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The Programme of European Union Studies and Singapore Management University Co-Host Webinar on "EU's Indo-Pacific Strategy and the Cross-Strait Relations"

Date : 2023-05-31 Department : 俄研所
【Article by College of International Affairs】
The Programme of European Union Studies and Singapore Management University joined once again on March 23rd to organize a webinar centering around the topic of “EU’s Indo-Pacific Strategy and the Cross-Strait Relations”. This event, moderated by Dr. Su, Cho-Hsin, Director of the Programme, featured Dr. Wu, Chong-Han from the Department of Diplomacy, Professor Zsuzsa Anna Ferenczy from Vrije Universiteit Brussel, and Dr. Pasha L. Hsieh from Singapore Management University’s College of Law. The panel discussed the escalating rivalry between the United States and China, as well as the potential role EU could take in the Cross Strait Relations and the Indo-Pacific region.

Dr. Wu, Chong-Han began by applying theories and levels analysis to provide a more accurate and cautious assessment of the US-China competition and its impact on Cross Strait relations. At the international level, factors such as, the visit of Nancy Pelosi, the Chinese balloon incident, and the deteriorating US-China relations, all of which made a significant impact on Cross Strait relations. Dr. Wu also underscored the influence of how differing ideologies, territorial disputes concerning Taiwan and the South China Sea, and the power competition between the United States and China, shaped the competitive landscape between these two global powers.

On a national level, strategic ambiguity has been the main principle adopted by the United States and other countries in addressing Cross Strait issues. However, since President Biden took office, a shift has been observed with a clearer stance in the form of strengthened US-Taiwan relation and an increase in arms sales to Taiwan.

The discourse surrounding Cross-Strait development in Taiwan is characterized by diverse yet conflicting opinions, adding further complexity to the debate. Balancing and bandwagoning strategies are no longer practical for ensuring the sovereignty and security of the Republic of China. Dr. Wu proposed that Taiwan should place more emphasis on the benefits derived from deterring threats and serving as a model of democracy.

Dr. Zsuzsa Ferenczy later provided insights from a European perspective on EU’s Indo-Pacific Strategy. Since the release of EU Indo-Pacific Strategy, there has been a growing influence and enhanced collaboration between the EU and Asian countries. At the same time, EU maintains its One-China policy when it comes to Cross Strait issues, but also stressing the importance of preserving the status-quo, upholding democratic values and ensuring regional stability. “De-risking, not decoupling” has also been the agreed-upon direction for future Indo-Pacific strategy following the G7 Summit. In this regard, EU, France and Germany have been revitalizing their relations with China.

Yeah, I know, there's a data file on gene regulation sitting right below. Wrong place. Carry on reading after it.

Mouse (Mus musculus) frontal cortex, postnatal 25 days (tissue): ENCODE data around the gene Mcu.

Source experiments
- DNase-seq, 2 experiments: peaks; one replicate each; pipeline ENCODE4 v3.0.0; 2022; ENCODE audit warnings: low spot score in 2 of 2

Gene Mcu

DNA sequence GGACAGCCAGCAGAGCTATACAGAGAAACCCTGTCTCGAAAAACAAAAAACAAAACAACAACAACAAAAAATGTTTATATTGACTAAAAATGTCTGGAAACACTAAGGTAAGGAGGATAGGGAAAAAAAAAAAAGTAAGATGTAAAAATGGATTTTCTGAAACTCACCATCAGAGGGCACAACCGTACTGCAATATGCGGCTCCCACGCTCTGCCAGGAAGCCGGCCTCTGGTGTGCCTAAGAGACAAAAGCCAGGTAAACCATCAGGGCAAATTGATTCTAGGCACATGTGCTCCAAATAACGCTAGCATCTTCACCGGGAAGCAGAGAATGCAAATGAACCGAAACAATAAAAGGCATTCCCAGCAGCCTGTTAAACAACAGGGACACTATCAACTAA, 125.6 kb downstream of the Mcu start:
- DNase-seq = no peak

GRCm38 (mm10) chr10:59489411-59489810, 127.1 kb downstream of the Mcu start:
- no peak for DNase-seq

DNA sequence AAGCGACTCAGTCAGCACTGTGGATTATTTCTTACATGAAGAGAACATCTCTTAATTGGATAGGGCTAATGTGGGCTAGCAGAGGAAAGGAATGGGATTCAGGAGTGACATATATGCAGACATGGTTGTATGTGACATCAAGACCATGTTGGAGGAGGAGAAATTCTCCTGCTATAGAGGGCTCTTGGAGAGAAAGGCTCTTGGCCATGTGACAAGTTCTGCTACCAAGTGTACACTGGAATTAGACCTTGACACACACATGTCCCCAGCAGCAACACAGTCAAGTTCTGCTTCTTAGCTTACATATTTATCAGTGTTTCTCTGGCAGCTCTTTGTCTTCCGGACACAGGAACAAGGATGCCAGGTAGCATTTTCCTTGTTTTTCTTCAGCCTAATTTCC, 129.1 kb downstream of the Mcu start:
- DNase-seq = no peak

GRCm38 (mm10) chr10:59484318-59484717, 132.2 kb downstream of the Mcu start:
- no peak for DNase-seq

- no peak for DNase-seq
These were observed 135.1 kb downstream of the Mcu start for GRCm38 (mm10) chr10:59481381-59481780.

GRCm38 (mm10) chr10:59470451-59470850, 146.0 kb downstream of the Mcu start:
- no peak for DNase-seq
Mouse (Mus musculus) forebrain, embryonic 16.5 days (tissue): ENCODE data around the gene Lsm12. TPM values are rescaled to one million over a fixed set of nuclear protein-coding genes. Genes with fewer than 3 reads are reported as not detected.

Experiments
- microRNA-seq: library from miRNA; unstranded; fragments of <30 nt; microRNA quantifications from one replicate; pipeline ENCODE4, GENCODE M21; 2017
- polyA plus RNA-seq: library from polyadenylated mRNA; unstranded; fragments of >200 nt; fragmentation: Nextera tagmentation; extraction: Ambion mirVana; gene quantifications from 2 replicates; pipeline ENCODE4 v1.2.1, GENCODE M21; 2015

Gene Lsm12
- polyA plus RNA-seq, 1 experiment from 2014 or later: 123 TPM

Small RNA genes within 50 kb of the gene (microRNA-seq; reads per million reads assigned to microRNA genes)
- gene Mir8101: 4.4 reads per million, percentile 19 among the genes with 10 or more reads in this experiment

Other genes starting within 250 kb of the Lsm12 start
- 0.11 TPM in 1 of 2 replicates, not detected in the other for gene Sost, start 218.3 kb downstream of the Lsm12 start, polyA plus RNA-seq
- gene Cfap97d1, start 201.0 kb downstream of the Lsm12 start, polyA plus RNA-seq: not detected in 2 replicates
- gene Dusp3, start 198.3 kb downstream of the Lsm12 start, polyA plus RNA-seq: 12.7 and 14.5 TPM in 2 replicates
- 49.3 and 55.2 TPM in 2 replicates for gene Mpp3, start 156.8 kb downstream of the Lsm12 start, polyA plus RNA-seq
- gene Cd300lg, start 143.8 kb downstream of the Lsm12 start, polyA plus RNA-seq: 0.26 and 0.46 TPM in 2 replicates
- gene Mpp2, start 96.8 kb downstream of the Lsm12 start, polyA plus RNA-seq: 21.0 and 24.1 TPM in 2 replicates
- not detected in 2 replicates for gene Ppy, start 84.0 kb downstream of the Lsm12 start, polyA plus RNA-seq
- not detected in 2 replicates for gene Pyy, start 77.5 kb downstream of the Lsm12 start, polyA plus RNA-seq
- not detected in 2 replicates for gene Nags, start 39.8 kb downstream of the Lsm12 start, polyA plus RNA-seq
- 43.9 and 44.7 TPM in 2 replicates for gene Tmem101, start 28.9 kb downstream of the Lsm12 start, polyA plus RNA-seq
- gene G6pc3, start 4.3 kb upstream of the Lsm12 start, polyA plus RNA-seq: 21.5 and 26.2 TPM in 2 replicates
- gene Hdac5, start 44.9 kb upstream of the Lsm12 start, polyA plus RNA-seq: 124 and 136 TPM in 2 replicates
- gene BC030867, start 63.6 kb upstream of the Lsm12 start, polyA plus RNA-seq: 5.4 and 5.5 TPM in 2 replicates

European countries have started to recognize the importance of strategic autonomy in their foreign policies, and coming to realize that diversifying their partnerships is in their best interests. Rather than aligning with one side or the other, EU should display greater flexibility and inclusivity when navigating the complexities of US-China competition and Cross Strait issues. While maintaining cooperation with China on global governance and sustainability, it is equally essential to collaborate with like-minded partners who share the same economic and political values to counteract China's potential threat to regional stability. Realizing Taiwan’s heightened geostrategic significance, Dr. Ferenczy argued that the European Union could engage in coordinated dialogues and cooperation with Taiwan through “minilaterals”, while still enhancing deterrence towards China simultaneously.

To conclude, Dr. Pasha L. Hsieh offered a more pragmatic point of view by sharing the current state in Singapore and ASEAN countries on their respective attitudes and strategies towards US, China and Taiwan, as well as their individual investment agreements with the European Union, offering valuable insights to the session.
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